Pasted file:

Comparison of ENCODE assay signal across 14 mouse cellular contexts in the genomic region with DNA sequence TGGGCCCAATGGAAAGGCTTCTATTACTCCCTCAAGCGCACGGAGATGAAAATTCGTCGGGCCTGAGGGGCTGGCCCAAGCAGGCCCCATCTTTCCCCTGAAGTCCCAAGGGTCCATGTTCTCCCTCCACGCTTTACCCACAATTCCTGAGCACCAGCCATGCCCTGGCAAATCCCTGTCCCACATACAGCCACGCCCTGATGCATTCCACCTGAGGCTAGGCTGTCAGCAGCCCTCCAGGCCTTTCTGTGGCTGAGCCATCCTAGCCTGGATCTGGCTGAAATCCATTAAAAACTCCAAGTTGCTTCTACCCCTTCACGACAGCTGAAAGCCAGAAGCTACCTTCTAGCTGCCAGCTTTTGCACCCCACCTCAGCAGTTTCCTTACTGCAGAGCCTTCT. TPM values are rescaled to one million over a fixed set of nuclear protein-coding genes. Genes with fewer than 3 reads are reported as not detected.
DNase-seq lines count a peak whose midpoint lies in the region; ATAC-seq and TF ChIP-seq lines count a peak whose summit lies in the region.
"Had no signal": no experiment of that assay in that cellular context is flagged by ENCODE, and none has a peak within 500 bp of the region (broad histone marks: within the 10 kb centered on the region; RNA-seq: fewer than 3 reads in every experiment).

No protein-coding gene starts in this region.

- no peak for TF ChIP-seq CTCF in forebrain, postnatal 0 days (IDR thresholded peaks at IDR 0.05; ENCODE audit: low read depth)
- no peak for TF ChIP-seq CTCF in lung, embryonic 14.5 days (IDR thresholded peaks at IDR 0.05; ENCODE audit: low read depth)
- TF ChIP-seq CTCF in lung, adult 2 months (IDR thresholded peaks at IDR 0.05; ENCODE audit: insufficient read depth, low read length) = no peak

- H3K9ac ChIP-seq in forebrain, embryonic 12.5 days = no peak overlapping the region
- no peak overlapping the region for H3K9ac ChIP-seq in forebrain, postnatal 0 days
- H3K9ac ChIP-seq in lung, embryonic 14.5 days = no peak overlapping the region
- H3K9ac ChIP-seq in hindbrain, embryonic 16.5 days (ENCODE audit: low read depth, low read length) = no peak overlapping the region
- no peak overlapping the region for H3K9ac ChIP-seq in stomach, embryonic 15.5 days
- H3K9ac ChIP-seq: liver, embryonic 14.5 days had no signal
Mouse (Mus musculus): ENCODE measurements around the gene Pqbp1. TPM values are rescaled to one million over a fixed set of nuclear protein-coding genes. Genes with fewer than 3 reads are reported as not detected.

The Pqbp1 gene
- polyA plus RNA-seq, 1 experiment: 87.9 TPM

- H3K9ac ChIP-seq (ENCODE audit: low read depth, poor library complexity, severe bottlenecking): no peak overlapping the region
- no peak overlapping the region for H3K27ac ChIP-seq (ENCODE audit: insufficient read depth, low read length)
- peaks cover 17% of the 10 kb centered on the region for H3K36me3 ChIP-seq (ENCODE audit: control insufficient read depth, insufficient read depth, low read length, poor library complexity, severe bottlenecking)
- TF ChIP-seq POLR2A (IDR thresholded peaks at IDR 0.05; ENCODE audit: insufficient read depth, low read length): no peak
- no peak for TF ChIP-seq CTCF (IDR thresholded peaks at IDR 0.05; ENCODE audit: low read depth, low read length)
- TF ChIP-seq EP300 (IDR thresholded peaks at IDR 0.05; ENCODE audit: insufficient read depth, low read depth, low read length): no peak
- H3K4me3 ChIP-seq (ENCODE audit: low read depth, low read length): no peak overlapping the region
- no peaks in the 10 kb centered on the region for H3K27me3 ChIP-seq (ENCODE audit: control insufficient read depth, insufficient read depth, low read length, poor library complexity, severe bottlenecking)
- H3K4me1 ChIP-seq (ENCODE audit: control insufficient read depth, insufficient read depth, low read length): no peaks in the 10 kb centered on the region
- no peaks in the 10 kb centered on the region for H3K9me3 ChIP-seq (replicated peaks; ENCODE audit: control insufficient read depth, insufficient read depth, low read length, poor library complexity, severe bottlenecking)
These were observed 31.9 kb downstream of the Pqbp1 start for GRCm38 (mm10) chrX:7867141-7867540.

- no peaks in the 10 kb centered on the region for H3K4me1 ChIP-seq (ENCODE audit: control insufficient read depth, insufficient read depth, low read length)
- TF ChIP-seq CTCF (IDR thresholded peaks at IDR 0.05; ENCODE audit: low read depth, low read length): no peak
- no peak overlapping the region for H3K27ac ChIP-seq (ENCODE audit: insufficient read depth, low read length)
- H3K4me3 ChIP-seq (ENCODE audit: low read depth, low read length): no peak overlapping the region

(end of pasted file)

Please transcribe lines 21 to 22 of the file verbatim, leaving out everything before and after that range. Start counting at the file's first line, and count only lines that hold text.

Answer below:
- no peak for TF ChIP-seq CTCF (IDR thresholded peaks at IDR 0.05; ENCODE audit: low read depth, low read length)
- TF ChIP-seq EP300 (IDR thresholded peaks at IDR 0.05; ENCODE audit: insufficient read depth, low read depth, low read length): no peak